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Kate Barke had to say goodbye to her children at the gate just 15 minutes before their Ryanair flight was due to take off for Palma de Mallorca due to new Brexit rules.
Ryanair’s boss Michael O’Leary has called for “a bit more” of common sense on the government’s side when implementing post-Brexit immigration rules.
Brexit is making it harder for airports and airlines to recruit staff, adding to shortages that are causing travel chaos, according to a leading recruiter.
He also criticised the UK government and what he called “the disaster” of Brexit, which had stopped airlines easily recruiting European workers, and thus worsened staff shortages this summer. “This is without doubt one of the inevitable consequences of the disaster that has been Brexit,” he said.
Boss of @Ryanair, O'Leary: "This gov't couldn't run a sweet shop. We are fully staffed. But we are hide-bound and hamstrung by a gov't so desperate to show Brexit has been a success, when it's been an abject failure, it won't allow us to bring in EU workers to do these jobs."
The ‘thousands of jobs’ affected by Brexit have added to travel chaos at UK airports, the boss of Ryanair has said.
EasyJet reportedly had to turn down thousands of job applications from EU citizens because of Brexit.
'This government couldn’t run a sweet shop', says Michael O’Leary,
Airlines and airports are facing the effects of staff shortages in vital areas such as baggage handling and security, just as the peak summer travel period approaches.
"Thirty per cent of the people who worked in UK aviation before the covid pandemic were EU nationals."
Ryanair announced that it has stopped trading on the LSE’s main market from 8am this morning, while maintaining a primary listing on Dublin’s Euronext.
Ryanair has confirmed plans to delist its shares from the London Stock Exchange in response to EU rules on ownership post-Brexit.
Ryanair Holdings Plc said it will drop its London Stock Exchange listing, becoming the first major company to blame its departure on Brexit.
Rule changes and high costs have been cited for the move, leaving the Irish airline listed solely on the Euronext Dublin exchange.
The Independent has repeatedly reminded airlines about the European rules. The UK government continues to misrepresent them, advising travellers “on the day you travel you [must] have at least six months left on your passport”.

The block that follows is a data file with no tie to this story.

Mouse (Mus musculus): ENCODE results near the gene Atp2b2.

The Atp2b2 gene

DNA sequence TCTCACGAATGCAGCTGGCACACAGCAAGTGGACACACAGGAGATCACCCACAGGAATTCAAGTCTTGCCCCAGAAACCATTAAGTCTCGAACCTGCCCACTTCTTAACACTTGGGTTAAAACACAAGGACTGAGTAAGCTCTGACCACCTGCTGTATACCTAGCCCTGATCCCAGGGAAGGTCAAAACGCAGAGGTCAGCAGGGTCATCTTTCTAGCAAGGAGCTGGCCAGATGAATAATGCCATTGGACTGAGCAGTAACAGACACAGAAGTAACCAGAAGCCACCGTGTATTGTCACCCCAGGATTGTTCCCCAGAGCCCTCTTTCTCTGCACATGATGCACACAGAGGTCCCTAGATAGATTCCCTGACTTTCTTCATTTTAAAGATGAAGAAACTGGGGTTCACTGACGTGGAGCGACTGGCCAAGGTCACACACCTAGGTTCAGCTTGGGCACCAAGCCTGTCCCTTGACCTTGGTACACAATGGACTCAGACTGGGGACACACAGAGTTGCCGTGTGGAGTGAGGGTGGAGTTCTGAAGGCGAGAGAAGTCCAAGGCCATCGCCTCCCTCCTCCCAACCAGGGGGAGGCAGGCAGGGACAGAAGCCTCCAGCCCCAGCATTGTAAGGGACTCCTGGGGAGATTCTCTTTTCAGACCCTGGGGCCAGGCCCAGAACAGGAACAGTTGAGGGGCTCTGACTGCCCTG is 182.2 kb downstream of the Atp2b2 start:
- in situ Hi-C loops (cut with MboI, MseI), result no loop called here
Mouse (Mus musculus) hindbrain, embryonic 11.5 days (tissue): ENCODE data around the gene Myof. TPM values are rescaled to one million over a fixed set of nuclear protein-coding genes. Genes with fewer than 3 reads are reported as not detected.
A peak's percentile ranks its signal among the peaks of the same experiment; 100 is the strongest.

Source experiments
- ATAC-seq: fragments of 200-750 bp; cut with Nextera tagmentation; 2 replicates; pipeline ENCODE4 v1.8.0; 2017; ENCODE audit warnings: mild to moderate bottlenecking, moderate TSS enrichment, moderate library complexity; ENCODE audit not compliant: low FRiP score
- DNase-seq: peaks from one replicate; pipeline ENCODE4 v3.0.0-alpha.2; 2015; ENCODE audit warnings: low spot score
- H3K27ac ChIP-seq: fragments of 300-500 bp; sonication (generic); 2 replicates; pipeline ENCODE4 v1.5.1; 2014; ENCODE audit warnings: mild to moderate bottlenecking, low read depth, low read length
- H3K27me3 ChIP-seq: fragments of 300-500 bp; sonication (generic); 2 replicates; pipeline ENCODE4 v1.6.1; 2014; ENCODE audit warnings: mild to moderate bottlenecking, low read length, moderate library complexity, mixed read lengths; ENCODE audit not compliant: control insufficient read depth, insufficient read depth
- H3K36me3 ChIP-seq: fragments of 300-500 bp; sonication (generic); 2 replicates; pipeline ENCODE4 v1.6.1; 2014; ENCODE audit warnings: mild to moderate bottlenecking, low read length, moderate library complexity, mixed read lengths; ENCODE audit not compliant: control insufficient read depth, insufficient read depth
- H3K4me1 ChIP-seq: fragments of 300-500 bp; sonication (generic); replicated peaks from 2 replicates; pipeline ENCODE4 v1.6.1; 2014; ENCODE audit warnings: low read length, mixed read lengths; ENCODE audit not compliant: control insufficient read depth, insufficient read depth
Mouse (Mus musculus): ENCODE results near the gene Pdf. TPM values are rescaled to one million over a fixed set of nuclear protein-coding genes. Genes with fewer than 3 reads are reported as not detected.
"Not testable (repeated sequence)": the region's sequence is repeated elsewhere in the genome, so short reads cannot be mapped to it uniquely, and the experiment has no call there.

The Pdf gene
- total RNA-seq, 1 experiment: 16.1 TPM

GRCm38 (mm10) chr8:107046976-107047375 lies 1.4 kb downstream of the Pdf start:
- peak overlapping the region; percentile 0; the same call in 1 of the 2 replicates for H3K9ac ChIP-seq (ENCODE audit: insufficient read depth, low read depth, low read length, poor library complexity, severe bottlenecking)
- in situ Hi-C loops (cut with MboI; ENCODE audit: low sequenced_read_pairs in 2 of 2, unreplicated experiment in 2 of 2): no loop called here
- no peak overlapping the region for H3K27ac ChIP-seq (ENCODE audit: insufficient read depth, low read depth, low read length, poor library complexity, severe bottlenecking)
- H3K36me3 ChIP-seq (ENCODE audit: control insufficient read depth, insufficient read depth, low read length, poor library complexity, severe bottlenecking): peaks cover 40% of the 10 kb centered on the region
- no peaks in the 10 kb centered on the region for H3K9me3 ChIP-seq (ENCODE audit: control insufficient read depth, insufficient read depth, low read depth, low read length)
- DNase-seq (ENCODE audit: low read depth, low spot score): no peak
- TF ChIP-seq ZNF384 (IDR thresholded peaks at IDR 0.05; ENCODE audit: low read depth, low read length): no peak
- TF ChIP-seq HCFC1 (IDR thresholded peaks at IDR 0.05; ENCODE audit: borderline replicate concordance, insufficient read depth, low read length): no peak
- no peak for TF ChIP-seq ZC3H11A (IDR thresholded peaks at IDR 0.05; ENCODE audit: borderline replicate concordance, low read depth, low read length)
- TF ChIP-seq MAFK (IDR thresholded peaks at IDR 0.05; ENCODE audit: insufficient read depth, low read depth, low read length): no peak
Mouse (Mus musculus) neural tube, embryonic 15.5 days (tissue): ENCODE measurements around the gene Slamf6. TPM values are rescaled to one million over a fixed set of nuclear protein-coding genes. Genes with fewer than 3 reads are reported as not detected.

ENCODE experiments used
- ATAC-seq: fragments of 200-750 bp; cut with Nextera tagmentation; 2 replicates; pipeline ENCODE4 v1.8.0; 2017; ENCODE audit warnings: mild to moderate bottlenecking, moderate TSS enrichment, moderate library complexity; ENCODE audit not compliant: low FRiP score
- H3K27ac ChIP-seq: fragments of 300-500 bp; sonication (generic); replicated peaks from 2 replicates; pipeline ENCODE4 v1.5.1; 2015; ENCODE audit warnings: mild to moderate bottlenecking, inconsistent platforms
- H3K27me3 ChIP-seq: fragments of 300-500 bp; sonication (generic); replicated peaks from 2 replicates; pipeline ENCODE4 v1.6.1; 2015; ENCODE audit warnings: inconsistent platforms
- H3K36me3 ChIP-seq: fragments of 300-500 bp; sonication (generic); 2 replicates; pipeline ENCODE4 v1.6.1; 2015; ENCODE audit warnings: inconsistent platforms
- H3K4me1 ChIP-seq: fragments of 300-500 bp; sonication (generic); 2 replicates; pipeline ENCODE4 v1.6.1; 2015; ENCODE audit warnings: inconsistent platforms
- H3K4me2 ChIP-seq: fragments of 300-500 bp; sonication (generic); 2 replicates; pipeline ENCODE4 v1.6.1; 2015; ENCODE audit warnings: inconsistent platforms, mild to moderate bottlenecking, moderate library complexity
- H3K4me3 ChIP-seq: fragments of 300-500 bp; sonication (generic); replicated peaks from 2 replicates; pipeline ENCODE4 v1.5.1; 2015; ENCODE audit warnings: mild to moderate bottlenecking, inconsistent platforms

Ryanair Holdings Plc is poised to drop its London Stock Exchange listing, becoming the first major company to blame its departure on Brexit.
Ryanair is planning to delist from the London Stock Exchange in coming months due to a fall in trading volumes there, executives said on Monday, dealing another blow to London's status as a global financial center after Brexit.
Ryanair is considering a potential delisting from the London stock exchange, following the UK’s ‘Brexit’ withdrawal from the European Union.
Ryanair Holdings Plc is forcing investors who aren’t European Union citizens to sell any shares purchased after Jan. 1, in a reminder of the lingering constraints on investors tied to the Brexit split.
Furious Brits were reportedly turned away from a Ryanair flight from Manchester and Spain as expats face confusion caused by Brexit and a Covid travel ban.
Michael O’Leary, chief executive of Ryanair, has once again attacked Brexit – comparing the UK’s decision to leave the EU to North Korea’s isolationism.
Airline says that UK investors will be barred from voting, speaking at or attending AGMs. British citizens and institutions will also no longer be able to buy shares in the company to ensure that it is majority owned and controlled by EU citizens.
Days before the UK is set to leave the European Union (EU), the boss of Ryanair has lambasted Theresa May’s government – and the Labour opposition.
The move will affect 500,000 passengers, with more than 300 jobs also expected to be lost at the airport. / Citing Brexit uncertainty and the subsequent threat to the Scottish economy - particularly within the aviation industry - the airline has advised it will cut 20 of its 23 routes out of the airport from November.
Ryanair may have to stop selling flights to and from the UK at the end of 2018 if Britain and the EU fail to agree a post-Brexit aviation deal, according to its chief executive, Michael O’Leary.